Apr 20, 2008

The art of contentment

I've been musing lately on people having unmet expectations and experiencing pervasive discontent with their lives, and the role that this might play in depression or generally poor mental health. I started thinking about this because of a post in a friend's blog, despite this being not at all the main point of her post :)

I started thinking about new motherhood, and the total shock to the system that having a new baby is. I know that for me, and some other Mums I've talked to, the first year of having your first baby is a phenomenal adjustment, and no matter what your expectations are, they are not totally accurate, and often, not remotely accurate.

When our first was only a month or two old, My Plunket Nurse asked about my expectations and how things in real life were comparing to my expectations: were things significantly different to how I expected them to be? Fortunately I was able to say that things were pretty much as I had expected - exhausting, overwhelming, but manageable. She then went on to say that being hugely shocked or surprised at the daily realities of motherhood were risk factors for post-natal depression (which is why it is on her list of things to ask about). That the shock of unmet expectations, on top of all the other stuff you're dealing with, can contribute to feeling like you're not doing it 'right' and that you're 'failing' as a mother - symptoms of Post Natal Depression.

But I know (and know of) heaps of unhappy people in many walks of life - parents, no-kids, single, married, part-time workers, work-a-holics, full-timers, unemployed... And wonder how much of that unhappiness is from similar type causes.

So then I got to thinking about when we left university and first got 'real jobs', the number of conversations I had with heaps of people who were feeling like life was really pointless and "Is this it?!" about working. Their (my) expectations of work life were not matched by the realities of it. Somehow I thought that now that I'd bothered to get a university education and had finally graduated from childhood/teenagerhood that I stood on the brink of adult life and all of life's adventures lay before me... And yet my job was boring and repetitious and I didn't like getting up every morning but I had bills to pay... and I was going to be doing this stuff for the rest of my life?!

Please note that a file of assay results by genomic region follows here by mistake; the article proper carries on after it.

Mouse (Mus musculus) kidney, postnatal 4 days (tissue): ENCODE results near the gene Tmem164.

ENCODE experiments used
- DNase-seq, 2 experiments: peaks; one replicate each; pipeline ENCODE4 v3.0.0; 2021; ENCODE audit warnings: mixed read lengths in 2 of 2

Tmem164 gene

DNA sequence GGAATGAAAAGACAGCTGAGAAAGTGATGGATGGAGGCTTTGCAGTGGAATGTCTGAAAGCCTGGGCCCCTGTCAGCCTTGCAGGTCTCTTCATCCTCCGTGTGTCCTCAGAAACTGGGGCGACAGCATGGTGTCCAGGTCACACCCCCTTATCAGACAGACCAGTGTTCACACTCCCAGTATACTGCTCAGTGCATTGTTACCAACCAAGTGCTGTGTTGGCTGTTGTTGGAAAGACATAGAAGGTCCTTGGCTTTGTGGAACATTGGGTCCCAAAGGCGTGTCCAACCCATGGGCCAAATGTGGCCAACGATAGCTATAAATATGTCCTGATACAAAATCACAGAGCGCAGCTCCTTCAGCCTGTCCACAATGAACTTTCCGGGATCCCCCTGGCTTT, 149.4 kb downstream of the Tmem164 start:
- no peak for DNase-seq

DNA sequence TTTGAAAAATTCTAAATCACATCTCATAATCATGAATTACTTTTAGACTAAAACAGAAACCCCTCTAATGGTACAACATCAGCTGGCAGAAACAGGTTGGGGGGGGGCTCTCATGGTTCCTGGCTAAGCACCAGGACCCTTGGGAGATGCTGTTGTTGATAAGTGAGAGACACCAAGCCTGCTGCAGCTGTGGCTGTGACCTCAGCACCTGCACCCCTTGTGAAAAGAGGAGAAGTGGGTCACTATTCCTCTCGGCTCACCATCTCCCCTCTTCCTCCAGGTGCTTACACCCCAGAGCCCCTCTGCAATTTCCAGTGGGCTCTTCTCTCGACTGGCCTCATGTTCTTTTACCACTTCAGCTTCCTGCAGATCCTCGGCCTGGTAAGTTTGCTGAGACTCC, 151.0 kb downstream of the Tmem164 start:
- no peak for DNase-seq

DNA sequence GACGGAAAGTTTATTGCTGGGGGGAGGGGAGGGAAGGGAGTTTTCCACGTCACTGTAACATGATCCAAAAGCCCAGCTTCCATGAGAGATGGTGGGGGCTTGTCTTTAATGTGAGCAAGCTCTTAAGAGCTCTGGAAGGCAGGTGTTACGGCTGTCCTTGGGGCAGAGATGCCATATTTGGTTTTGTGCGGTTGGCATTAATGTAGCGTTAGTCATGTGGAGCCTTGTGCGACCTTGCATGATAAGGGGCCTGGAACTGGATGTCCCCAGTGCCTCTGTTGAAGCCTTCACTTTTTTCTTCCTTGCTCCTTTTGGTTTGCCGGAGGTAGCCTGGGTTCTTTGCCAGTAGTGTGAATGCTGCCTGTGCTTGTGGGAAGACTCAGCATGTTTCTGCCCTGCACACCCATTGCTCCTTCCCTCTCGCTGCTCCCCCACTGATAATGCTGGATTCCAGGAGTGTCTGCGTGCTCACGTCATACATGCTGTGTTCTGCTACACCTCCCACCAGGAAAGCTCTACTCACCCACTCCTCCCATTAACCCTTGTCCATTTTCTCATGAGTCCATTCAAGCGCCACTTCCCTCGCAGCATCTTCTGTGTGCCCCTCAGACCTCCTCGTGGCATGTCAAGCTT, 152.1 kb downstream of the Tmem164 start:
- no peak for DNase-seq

So I was wondering if this epidemic of depression that seems to be around is somehow linked to an epidemic of unrealistic expectations? Are we living our lives expecting it to be bright and beautiful and TV-like, with canned laughter and a soundtrack, and then horribly disappointed because we're not living up to some subconscious and unrealistic ideal?

Have we simply lost the art of contentment? Have we forgotten that smelling the air and watching the sun go up and down and congenial conversation and a good book is living life? (regardless of specific circumstance).

I have a tote bag that we bought from our Library when we lived in Palmerston North, which has a quote from Cicero on it;
"If you have a garden and a library, you have everything you need."
Here we are in the 1st world with abundant resources - gardens and libraries beyond the wildest dreams of Cicero - and many of us still feel that this is not enough. That life should be bigger, better, faster and more fulfilling.

And, you know what?, just as I'm typing this in, I'm thinking that this is exactly how "They" want us to feel. "They" being big corporations and their advertiser lackeys. Obviously, they want us to always want more, bigger, brighter gadgets. But more subtly, "They" also want a hungry workforce - otherwise people will be happy to not work two jobs and overtime. If we have ever bigger, brighter 'needs', then we 'need' to do whatever work "They" want us to do.

But perhaps we can also add Tertiary and other educational institutions to the list of "They". Why is it that reading interesting and challenging literature from the public library, and thinking interesting thoughts is "filling in time", while paying out thousands of dollars to sit in a lecture theatre and take notes about what someone else thinks about a subject is "education"? Why is DIY thinking not good enough? Why does someone else's PhD make their opinion more valid or educational than mine?

Okay, getting long and rambling here, and I think I'll end it.

Should add of course, that I'm not wanting to minimise biochemical/hormonal/other causes of depression, but am curious about whether this loss of contentment, and always thinking things should be better than they are is a factor too.

And also, of course, there are circumstance where 'being content' is not appropriate - abusive relationships etc.

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